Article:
Kia has yet to decide whether or not to invest in next-generation diesel technology, as demand at the black pump continues to plummet.
The Korean firm still sees diesel as an important fuel for many car buyers, not only in emerging markets where it can remain dominant but also for buyers of larger cars such as SUVs in more developed regions where the fuel is most under attack.
Kia’s chief operating officer, Ho Sung Song, said that the firm was now mulling whether to invest in the next generation of diesel complying with Euro 7 rules, whose implementation date or standard has yet to be determined. However, he said Kia had not yet made a decision and one wasn’t necessarily imminent. Song believes that the worst of the big slump for diesel was over, and that things should now stabilise. Indeed, he pointed out that buyers could even return to the fuel given its better economy, when much of the alternative remains downsized turbocharged petrol engines that are among the least impressive for real-world fuel economy compared with official figures.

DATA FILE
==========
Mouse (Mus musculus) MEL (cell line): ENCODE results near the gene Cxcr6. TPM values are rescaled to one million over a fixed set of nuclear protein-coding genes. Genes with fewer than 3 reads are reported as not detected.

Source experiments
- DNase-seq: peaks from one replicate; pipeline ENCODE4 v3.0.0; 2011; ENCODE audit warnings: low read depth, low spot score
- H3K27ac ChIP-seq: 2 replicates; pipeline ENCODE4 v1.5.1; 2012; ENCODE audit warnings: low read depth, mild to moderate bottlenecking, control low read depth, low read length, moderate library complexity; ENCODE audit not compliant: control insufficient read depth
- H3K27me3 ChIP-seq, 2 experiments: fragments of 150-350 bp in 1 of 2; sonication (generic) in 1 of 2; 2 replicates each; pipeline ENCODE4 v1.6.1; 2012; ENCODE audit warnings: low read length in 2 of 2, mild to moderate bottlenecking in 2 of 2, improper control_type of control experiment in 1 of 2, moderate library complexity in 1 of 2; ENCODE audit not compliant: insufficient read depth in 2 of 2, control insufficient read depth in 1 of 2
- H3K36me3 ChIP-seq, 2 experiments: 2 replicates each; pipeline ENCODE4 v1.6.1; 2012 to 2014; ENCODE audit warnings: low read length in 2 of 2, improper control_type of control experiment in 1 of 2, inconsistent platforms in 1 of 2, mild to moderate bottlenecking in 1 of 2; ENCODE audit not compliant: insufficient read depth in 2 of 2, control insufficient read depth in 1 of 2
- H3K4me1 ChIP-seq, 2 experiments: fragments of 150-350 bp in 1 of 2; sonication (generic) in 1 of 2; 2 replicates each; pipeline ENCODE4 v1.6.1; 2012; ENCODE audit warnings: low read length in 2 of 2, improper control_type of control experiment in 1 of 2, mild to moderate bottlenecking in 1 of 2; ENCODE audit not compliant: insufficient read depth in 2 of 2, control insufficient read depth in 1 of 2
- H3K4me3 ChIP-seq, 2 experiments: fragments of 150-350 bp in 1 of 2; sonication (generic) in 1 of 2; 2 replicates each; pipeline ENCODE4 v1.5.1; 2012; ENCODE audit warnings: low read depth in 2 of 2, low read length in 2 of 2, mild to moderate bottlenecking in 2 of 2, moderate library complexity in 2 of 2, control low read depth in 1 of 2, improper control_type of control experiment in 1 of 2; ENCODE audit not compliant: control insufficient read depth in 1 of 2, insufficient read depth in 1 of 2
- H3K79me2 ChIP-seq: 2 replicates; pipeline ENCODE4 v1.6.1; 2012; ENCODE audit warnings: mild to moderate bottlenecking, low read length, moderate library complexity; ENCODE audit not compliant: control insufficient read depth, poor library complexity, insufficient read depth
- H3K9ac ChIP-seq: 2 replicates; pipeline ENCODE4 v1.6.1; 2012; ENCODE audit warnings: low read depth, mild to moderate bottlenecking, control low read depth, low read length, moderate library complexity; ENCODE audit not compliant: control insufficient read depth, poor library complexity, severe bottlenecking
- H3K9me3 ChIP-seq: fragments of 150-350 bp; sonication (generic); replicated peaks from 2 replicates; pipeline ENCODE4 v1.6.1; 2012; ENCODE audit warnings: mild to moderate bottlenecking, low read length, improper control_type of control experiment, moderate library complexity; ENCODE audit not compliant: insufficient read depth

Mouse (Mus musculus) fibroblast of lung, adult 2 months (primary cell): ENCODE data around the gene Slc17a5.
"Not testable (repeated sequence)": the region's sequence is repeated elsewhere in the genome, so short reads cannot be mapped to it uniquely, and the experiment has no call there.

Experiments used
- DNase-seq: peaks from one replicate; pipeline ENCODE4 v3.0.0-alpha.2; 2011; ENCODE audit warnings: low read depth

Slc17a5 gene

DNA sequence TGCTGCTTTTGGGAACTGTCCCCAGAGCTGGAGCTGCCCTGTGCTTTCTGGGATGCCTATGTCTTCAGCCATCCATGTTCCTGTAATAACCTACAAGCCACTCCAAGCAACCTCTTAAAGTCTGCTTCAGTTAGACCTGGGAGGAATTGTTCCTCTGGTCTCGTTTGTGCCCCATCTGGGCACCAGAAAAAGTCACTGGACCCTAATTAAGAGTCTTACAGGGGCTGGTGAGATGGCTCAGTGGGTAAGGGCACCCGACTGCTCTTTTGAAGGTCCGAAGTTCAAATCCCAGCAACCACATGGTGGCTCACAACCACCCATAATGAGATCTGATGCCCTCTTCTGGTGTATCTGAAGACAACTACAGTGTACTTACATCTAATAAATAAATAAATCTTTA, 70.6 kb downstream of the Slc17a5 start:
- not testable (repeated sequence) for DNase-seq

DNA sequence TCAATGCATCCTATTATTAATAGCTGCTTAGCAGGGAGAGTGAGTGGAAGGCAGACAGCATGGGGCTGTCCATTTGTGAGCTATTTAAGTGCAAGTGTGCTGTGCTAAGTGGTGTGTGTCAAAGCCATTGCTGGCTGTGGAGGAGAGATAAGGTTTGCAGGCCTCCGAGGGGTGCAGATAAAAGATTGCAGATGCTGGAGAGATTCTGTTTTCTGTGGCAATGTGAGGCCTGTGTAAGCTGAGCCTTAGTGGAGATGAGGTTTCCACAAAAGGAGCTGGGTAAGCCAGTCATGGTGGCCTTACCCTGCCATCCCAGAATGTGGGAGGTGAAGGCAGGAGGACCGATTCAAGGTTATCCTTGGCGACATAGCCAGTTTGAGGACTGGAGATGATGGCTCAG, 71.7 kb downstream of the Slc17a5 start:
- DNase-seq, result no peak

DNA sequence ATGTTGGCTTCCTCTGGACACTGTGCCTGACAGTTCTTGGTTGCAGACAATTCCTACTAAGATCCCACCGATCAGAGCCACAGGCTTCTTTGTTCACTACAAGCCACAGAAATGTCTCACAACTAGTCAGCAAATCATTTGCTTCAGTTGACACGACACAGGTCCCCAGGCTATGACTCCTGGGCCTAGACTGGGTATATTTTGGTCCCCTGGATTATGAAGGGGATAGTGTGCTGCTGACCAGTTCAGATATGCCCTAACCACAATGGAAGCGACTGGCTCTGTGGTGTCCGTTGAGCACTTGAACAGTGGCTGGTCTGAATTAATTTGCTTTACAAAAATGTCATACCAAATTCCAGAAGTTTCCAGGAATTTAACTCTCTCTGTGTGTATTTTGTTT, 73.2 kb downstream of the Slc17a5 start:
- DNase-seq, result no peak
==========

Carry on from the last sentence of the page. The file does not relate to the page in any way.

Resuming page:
Song also said much of the conversation was about NOx emissions, and CO2 needed to be factored back into the argument. The UK, for example, has recently seen an increase in average CO2 emissions for new cars sold for the first time in a generation as buyers turn their backs on diesel and don’t have a huge choice of low-CO2 electrified models to turn to.
Kia is committed to 19 new electrified models or variants by 2022, a strategy that majors on plug-in hybrids in Europe as flagships and parallel hybrids in the US in addition to more dedicated electric cars such as the Niro EV, which launches in the UK next February.
The new Ceed has launched with diesel engines in addition to petrol, but that car will be offered in electrified form by the midway point of its five-year life cycle.